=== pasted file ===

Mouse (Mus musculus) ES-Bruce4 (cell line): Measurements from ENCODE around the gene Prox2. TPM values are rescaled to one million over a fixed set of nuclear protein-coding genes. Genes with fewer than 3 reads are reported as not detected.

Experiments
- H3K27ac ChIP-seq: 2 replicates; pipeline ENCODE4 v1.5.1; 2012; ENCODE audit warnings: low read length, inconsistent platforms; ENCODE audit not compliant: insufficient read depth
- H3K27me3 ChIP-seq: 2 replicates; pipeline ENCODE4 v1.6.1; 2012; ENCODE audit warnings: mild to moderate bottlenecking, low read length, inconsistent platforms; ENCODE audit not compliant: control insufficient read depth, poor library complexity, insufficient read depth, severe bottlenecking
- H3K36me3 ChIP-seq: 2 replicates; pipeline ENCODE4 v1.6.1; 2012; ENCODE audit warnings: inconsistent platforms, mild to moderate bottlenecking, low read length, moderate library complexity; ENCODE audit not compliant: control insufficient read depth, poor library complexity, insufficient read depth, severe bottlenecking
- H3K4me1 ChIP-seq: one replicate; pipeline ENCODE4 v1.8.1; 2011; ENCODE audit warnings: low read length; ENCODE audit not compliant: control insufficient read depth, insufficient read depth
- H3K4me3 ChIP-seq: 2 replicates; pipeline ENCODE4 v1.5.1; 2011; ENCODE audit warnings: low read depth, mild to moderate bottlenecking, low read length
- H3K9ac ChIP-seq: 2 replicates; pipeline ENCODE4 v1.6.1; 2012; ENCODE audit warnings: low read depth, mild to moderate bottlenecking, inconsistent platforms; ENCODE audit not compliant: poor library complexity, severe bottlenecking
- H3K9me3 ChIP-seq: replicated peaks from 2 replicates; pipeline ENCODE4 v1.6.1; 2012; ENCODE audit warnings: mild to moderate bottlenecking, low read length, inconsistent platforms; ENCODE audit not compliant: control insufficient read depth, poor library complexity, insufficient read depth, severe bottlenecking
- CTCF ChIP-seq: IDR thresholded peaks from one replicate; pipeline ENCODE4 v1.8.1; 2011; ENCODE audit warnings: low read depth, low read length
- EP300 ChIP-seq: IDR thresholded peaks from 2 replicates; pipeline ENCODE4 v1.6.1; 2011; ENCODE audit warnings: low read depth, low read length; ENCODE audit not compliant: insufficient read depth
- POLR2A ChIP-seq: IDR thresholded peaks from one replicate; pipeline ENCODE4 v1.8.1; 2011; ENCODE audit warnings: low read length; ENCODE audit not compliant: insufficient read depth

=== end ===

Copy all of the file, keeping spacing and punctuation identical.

Mouse (Mus musculus) ES-Bruce4 (cell line): Measurements from ENCODE around the gene Prox2. TPM values are rescaled to one million over a fixed set of nuclear protein-coding genes. Genes with fewer than 3 reads are reported as not detected.

Experiments
- H3K27ac ChIP-seq: 2 replicates; pipeline ENCODE4 v1.5.1; 2012; ENCODE audit warnings: low read length, inconsistent platforms; ENCODE audit not compliant: insufficient read depth
- H3K27me3 ChIP-seq: 2 replicates; pipeline ENCODE4 v1.6.1; 2012; ENCODE audit warnings: mild to moderate bottlenecking, low read length, inconsistent platforms; ENCODE audit not compliant: control insufficient read depth, poor library complexity, insufficient read depth, severe bottlenecking
- H3K36me3 ChIP-seq: 2 replicates; pipeline ENCODE4 v1.6.1; 2012; ENCODE audit warnings: inconsistent platforms, mild to moderate bottlenecking, low read length, moderate library complexity; ENCODE audit not compliant: control insufficient read depth, poor library complexity, insufficient read depth, severe bottlenecking
- H3K4me1 ChIP-seq: one replicate; pipeline ENCODE4 v1.8.1; 2011; ENCODE audit warnings: low read length; ENCODE audit not compliant: control insufficient read depth, insufficient read depth
- H3K4me3 ChIP-seq: 2 replicates; pipeline ENCODE4 v1.5.1; 2011; ENCODE audit warnings: low read depth, mild to moderate bottlenecking, low read length
- H3K9ac ChIP-seq: 2 replicates; pipeline ENCODE4 v1.6.1; 2012; ENCODE audit warnings: low read depth, mild to moderate bottlenecking, inconsistent platforms; ENCODE audit not compliant: poor library complexity, severe bottlenecking
- H3K9me3 ChIP-seq: replicated peaks from 2 replicates; pipeline ENCODE4 v1.6.1; 2012; ENCODE audit warnings: mild to moderate bottlenecking, low read length, inconsistent platforms; ENCODE audit not compliant: control insufficient read depth, poor library complexity, insufficient read depth, severe bottlenecking
- CTCF ChIP-seq: IDR thresholded peaks from one replicate; pipeline ENCODE4 v1.8.1; 2011; ENCODE audit warnings: low read depth, low read length
- EP300 ChIP-seq: IDR thresholded peaks from 2 replicates; pipeline ENCODE4 v1.6.1; 2011; ENCODE audit warnings: low read depth, low read length; ENCODE audit not compliant: insufficient read depth
- POLR2A ChIP-seq: IDR thresholded peaks from one replicate; pipeline ENCODE4 v1.8.1; 2011; ENCODE audit warnings: low read length; ENCODE audit not compliant: insufficient read depth